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Hollandaise

When making hollandaise, you have to whisk the egg in heat, I have done many times but don't really know why. I did ask around and they said it's emulsifier but I don't understand at all. So can anyone tell me why we have to whisk the egg in heat so when we pour butter in, it's not gonna break? Thank you guys a lots.

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January 2, 20210 found this helpful

Hollandaise is a specialty sauce, the requires a perfect heating science . The heat has to only be heated just enough without turning them into scramble eggs, making this sauce a light and beautiful show stopper , as a dip, sauce, or condiment. The heating is for the proteins to uncoil. There are more simple recipes, here is a 2 minute recipe that is super easy - www.sprinklesandsprouts.com/.../

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January 2, 20210 found this helpful

You want the egg to thicken the sauce. You dont want the egg to cook and have chunks of egg in the sauce. The sauce is supposed to be smooth.

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January 3, 20210 found this helpful

I think sometimes we do things because we're instructed to do it a particular way for it to work correctly.

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Sometimes this is true and sometimes it is just the way a 'particular' someone has always done it (maybe instructions from the past?) and no one ever questioned why.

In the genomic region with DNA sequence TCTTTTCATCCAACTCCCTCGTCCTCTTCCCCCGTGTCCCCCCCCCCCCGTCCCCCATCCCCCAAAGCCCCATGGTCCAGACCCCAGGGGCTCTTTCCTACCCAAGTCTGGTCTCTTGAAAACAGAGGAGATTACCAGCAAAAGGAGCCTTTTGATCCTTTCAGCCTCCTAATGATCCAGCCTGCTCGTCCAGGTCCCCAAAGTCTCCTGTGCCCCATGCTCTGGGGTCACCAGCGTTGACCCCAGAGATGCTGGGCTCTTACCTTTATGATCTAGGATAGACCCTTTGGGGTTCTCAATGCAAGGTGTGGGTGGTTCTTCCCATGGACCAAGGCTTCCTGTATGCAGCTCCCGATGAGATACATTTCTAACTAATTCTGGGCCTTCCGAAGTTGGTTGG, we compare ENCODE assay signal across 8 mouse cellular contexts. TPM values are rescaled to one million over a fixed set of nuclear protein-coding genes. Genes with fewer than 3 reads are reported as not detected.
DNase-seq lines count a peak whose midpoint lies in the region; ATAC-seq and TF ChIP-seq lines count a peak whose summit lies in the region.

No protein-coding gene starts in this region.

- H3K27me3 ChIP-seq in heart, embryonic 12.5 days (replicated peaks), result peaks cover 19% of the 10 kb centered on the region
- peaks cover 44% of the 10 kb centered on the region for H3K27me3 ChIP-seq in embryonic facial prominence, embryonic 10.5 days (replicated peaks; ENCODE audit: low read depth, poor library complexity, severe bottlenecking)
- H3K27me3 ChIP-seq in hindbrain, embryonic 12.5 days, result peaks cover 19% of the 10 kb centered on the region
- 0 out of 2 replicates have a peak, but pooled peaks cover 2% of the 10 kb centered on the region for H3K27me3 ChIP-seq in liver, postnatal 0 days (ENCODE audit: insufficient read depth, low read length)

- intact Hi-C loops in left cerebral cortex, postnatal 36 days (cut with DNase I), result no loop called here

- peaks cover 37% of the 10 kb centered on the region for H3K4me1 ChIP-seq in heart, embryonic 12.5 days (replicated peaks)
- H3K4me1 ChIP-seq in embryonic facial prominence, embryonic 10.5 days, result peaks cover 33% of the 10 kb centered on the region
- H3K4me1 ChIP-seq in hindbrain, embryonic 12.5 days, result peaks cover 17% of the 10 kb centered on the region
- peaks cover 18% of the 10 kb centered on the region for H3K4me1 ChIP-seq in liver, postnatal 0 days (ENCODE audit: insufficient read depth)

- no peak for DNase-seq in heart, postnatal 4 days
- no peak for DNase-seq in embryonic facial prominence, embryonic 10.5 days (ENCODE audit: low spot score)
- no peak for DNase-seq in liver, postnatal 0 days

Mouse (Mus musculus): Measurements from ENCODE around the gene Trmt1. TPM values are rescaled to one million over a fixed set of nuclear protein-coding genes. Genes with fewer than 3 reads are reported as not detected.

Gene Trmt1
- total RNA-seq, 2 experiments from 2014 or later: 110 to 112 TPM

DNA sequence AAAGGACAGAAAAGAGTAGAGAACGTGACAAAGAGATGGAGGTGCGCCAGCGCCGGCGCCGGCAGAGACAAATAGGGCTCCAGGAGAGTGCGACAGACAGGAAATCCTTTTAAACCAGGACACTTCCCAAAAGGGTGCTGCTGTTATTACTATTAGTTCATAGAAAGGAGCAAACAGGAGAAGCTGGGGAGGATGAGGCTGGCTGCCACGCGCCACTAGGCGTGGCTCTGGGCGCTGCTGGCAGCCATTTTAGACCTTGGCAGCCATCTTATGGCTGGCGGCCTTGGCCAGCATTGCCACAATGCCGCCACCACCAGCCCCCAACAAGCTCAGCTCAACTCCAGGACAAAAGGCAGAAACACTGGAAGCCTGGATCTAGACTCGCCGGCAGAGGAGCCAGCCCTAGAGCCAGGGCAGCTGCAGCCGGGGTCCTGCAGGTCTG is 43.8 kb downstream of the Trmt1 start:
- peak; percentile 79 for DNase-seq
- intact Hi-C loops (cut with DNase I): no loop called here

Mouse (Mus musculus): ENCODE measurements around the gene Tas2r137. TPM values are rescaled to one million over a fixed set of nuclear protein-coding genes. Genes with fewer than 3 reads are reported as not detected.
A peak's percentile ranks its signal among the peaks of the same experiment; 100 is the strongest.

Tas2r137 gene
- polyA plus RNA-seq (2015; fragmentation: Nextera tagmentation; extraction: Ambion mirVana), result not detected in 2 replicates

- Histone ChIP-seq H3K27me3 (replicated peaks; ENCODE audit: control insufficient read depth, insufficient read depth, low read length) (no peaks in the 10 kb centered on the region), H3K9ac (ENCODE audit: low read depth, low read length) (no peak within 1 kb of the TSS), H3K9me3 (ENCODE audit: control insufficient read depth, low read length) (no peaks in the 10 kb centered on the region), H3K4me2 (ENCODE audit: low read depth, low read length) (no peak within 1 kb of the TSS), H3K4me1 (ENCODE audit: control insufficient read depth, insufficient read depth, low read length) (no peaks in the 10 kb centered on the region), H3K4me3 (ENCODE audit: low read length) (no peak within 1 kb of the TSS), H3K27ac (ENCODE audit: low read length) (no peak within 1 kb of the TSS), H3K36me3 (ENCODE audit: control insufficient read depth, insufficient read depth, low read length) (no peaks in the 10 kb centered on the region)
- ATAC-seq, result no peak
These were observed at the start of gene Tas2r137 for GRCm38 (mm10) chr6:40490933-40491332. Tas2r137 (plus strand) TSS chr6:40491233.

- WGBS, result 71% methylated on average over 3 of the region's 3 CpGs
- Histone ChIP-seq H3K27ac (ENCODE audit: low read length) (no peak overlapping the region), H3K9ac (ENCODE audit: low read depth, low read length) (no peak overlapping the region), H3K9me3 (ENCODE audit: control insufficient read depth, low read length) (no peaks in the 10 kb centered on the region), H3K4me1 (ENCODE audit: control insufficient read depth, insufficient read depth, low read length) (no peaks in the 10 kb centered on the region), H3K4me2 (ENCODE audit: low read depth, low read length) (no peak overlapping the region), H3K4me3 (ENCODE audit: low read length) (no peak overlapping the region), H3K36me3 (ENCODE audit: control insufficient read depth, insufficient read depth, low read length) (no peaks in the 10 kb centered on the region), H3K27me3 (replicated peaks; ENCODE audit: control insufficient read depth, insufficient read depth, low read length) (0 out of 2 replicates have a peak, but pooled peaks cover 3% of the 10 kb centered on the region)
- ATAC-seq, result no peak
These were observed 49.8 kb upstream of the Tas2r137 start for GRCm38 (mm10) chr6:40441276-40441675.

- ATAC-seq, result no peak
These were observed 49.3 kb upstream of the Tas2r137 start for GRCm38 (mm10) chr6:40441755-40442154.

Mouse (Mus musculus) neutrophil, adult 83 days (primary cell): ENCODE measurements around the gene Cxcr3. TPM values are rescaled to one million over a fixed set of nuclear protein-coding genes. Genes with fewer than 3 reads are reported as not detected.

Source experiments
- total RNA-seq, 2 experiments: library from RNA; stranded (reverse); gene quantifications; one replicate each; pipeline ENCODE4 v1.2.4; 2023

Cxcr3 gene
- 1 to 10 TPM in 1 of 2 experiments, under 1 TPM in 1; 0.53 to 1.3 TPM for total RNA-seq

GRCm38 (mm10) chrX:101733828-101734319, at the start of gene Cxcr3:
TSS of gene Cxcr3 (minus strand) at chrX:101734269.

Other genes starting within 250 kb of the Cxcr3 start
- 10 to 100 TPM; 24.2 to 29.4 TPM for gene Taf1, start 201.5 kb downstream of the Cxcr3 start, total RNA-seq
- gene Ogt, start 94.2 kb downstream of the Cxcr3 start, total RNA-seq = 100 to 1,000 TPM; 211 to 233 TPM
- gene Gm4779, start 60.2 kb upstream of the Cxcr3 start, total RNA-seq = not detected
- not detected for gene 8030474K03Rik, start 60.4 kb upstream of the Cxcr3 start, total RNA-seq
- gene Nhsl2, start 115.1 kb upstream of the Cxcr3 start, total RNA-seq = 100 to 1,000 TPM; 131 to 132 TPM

I can see why you would question this action and just a 'scientific' reason just makes it more confusing.

This is one of those times when you have to accept that - for the scientific reasons given - this is the way it has to be done.
I believe that I read somewhere that Hollandaise sauce was made by accident but it became a success because it tasted so good.

It seems that it could be sufficient to say that if you do not heat/whisk the egg mixture in exactly this way you will not have Hollandaise sauce to use/serve.
Eggs are sort of like water (liquid) and butter is an oil and we know these two separate when combined and science has found a way to blend the two so it's mostly for the texture and consistency of the finished sauce. You whip the egg yolk and acid mixture on the heat to start to build volume so that you end up with a nice airy sauce as opposed to an unusable thick one.

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Note:
If you use an aluminum or iron saucepan, metal oxides can discolor the lovely yellow of your sauce.

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January 3, 20210 found this helpful

Wow I never think it that way, this is really a mind changing, thanks a lot for this, really appreciate it.

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